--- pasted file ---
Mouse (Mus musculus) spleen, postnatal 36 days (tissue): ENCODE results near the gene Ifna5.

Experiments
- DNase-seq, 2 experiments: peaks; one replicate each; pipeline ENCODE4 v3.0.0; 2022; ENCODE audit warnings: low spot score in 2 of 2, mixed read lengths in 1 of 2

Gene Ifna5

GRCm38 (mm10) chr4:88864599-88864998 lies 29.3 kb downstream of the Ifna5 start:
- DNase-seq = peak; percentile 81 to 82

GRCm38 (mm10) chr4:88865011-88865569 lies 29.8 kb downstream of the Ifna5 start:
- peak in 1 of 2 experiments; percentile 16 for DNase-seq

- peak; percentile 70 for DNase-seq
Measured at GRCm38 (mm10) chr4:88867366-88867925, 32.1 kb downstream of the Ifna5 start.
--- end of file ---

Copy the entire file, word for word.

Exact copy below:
Mouse (Mus musculus) spleen, postnatal 36 days (tissue): ENCODE results near the gene Ifna5.

Experiments
- DNase-seq, 2 experiments: peaks; one replicate each; pipeline ENCODE4 v3.0.0; 2022; ENCODE audit warnings: low spot score in 2 of 2, mixed read lengths in 1 of 2

Gene Ifna5

GRCm38 (mm10) chr4:88864599-88864998 lies 29.3 kb downstream of the Ifna5 start:
- DNase-seq = peak; percentile 81 to 82

GRCm38 (mm10) chr4:88865011-88865569 lies 29.8 kb downstream of the Ifna5 start:
- peak in 1 of 2 experiments; percentile 16 for DNase-seq

- peak; percentile 70 for DNase-seq
Measured at GRCm38 (mm10) chr4:88867366-88867925, 32.1 kb downstream of the Ifna5 start.